Bowler — taking no liberties.

By E. Glenford Prescott

Cricket officials and local spectators have expressed concerns over the number of bowlers in the just concluded Windward Islands Under 19 tournament with suspect actions.

The questions over these bowlers’ actions were raised by way of whispers by coaches, past players and administrators over the six days of competition with matches at the Arnos Vale and Sion Hill Playing Fields.

Whispering, however, was not the case with spectators, who bellowed at the top of their voice “no ball” and, at the same decibel, urged or demanded the umpires to take action. The men in the middle though saw no reason to take the suggested action even as one bowler worked up a head of steam against SVG with pace that many believed belied his size and apparent strength.

That bowler, despite all the questions about his action, was the first announced when the Windwards team was named amid mutterings and looks of amazement from spectators and unbridled embarrassment from officials.

In fact, former Combined Islands and Windwards offspinner, Stanley Hinds who had openly criticised the transgressors during the tournament, could be heard blurting out a sound of dismay, as he listened to the names. The reaction from those gathered for the closing ceremony was the same as the bowlers whose action was seen as questionable were named.

Umpires made no report on illegal bowling action.
Umpires made no report on illegal bowling action.

SVG coach, Irvin Warrican, who recently attended a WICB coaching course, where detecting illegal bowling action was among the things discussed, said that the authorities need to do more to identify these bowlers at a very early age.

“How can you have these bowlers playing Under 13, Under 15, Under 17 and now Under 19 and no one can see something wrong with their action? Their home association had to be sleeping,” said Warrican, who was named manager of the Windwards U19 team.

Dominica’s Shane Shillingford, a tall offspinner who played a number of test matches for the West Indies, has been barred from bowling by the ICC and sent for remedial work on his action on two occasions, while SVG’s Ray Jordan, who represented the West Indies at the ICC U19 World Cup in 2012, was also barred from bowling pending remedial work, with Dominica and Windwards seamer Mervin Mathew also under the spotlight. All three have been part of regional tournaments.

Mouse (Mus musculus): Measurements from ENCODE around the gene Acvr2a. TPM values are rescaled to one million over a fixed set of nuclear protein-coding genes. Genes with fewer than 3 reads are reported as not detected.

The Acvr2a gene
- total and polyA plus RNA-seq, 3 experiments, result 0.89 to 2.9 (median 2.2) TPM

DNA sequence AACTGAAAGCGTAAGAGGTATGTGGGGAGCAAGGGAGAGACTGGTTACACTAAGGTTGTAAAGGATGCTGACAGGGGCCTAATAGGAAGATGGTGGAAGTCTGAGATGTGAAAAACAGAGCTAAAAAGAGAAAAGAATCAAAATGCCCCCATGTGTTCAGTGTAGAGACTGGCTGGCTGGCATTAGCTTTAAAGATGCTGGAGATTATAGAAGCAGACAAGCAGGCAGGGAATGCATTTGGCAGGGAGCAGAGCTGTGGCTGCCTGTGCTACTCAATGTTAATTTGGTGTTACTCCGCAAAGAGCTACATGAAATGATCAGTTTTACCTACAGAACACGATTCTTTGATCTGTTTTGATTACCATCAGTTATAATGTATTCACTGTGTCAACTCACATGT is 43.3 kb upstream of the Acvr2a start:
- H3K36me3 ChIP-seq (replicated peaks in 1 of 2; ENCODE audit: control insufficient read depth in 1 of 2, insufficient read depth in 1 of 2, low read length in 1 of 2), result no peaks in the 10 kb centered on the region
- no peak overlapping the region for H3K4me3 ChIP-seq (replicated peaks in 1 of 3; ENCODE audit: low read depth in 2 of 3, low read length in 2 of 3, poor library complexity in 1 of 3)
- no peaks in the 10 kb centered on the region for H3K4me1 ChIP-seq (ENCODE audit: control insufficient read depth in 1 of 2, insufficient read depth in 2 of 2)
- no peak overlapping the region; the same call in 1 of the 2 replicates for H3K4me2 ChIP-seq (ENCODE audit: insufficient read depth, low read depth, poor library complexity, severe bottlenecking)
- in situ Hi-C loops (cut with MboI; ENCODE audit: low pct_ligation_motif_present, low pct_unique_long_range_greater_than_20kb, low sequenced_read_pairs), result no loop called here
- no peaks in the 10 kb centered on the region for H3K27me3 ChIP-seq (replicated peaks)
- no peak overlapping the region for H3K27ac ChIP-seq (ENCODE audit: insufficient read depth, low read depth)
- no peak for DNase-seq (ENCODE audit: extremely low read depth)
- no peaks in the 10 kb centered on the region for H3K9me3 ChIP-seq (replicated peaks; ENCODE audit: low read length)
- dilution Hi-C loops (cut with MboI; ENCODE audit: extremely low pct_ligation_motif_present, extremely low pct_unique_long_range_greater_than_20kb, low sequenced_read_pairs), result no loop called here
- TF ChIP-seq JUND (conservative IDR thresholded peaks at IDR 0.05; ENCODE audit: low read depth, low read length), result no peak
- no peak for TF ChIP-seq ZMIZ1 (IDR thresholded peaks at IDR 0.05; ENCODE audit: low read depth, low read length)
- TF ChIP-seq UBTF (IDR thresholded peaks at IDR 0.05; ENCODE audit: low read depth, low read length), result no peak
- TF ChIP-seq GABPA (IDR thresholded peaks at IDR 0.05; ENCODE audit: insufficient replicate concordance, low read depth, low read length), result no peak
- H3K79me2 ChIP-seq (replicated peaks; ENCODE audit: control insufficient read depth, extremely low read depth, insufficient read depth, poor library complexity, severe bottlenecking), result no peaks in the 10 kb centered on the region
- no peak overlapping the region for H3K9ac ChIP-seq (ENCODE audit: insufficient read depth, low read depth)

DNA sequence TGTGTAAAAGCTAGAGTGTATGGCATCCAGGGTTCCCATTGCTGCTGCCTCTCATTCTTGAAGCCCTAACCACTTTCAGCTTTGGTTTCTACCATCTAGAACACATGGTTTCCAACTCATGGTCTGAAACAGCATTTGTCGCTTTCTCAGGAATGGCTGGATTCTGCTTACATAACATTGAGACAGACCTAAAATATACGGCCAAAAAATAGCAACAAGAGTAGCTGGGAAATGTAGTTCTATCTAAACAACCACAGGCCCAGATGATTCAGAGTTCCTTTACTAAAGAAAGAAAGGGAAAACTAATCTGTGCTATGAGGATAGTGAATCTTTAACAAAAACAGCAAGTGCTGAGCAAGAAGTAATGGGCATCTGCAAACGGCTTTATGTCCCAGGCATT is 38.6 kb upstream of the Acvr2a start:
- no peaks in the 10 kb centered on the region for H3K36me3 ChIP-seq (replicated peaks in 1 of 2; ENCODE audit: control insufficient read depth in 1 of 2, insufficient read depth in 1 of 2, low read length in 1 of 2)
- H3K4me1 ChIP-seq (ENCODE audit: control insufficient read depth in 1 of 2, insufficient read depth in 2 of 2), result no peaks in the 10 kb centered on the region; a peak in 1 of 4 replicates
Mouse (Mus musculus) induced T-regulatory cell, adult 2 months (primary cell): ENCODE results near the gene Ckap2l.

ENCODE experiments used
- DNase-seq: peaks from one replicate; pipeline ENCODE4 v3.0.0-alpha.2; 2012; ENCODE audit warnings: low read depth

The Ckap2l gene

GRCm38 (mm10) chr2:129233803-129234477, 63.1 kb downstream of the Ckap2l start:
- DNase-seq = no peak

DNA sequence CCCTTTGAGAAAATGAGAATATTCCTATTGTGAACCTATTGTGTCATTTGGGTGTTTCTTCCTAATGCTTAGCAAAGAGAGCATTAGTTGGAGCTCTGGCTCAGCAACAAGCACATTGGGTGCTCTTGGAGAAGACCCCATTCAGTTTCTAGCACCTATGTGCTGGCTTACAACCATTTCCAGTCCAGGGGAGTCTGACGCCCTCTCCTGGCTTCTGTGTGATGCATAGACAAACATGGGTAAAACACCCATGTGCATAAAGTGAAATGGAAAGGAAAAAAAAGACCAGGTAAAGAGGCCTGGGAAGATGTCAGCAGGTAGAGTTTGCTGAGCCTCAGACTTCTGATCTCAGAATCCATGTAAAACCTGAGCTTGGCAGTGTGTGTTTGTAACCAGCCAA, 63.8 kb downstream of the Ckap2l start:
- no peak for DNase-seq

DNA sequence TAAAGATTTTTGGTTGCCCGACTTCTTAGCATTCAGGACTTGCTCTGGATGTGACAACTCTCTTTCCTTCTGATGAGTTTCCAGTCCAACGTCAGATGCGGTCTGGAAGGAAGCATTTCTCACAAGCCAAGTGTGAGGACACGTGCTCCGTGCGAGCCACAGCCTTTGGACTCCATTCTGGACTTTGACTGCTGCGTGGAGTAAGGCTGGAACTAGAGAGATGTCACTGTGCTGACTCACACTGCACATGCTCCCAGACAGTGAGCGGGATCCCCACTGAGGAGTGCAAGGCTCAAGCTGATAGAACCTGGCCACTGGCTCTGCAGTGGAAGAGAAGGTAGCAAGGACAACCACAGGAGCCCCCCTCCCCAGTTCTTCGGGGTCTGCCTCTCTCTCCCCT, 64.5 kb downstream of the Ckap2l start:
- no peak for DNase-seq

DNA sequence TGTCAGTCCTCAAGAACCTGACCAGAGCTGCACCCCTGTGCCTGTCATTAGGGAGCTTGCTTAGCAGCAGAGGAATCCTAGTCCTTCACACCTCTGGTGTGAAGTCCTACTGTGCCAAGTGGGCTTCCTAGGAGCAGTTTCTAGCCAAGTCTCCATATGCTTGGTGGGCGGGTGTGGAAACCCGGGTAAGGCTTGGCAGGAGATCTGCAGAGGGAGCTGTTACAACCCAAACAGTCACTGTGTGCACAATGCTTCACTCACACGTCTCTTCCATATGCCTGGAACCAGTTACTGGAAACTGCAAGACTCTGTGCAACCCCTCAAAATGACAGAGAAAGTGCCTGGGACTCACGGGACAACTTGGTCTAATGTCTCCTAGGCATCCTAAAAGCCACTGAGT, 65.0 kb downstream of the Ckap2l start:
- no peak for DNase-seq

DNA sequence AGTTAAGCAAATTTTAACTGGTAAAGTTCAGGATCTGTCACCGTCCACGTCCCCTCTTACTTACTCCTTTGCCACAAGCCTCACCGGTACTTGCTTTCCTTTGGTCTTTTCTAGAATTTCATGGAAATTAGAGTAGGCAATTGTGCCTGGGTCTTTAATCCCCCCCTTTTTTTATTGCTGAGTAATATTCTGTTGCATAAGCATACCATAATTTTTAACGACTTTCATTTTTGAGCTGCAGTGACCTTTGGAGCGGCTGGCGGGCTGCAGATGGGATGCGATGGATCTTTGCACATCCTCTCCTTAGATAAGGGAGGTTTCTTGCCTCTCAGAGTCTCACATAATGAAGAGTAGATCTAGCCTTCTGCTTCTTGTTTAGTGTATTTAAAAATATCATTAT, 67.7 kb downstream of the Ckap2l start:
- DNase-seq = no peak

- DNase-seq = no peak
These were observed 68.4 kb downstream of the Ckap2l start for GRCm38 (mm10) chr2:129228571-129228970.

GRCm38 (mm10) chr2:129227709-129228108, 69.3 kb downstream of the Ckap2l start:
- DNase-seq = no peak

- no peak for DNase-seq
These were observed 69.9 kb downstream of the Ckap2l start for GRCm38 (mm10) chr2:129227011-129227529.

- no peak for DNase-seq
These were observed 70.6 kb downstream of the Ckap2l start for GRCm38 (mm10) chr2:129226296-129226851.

The former Territorial Development Officer (TDO) for the Windwards disclosed that there are a few bowlers currently on the local scene some of whom have gone on to play regionally whose action contravenes the ICC regulations of the 15 degrees latitude. He said that SVG Cricket Association will have to address this matter as soon as possible.

Warrican said that while it is difficult to pick up the action with the naked eye at times, if someone is seen to be bowling a lot faster for his age and size, closer attention should be paid to that player. He said the authorities must also invest in good equipment to assist in this area.

CEO of the Windward Islands Cricket Board, Lennox John said while questions were raised over the action of some bowlers, no report had come to the Board from the umpires regarding this. John said that based on the comments he had heard, he raised it with the selectors who felt that in the absence of any adverse reports that they should select the players.

Warrican believes that even though the Windwards players are taking part in a six-day camp ahead of the West Indies tournament here, it would be near impossible to work with any of those bowlers during that time to bring about any serious change to their action. He is of the view that selecting them without serious remedial work can only invariably lead to embarrassment in the end for the player.

While in the past umpires were able to call a player for what they deemed as an illegal bowling action, the ICC has suggested that umpires now lodge reports on the action of the bowlers to match referees, if they are available or boards/associations.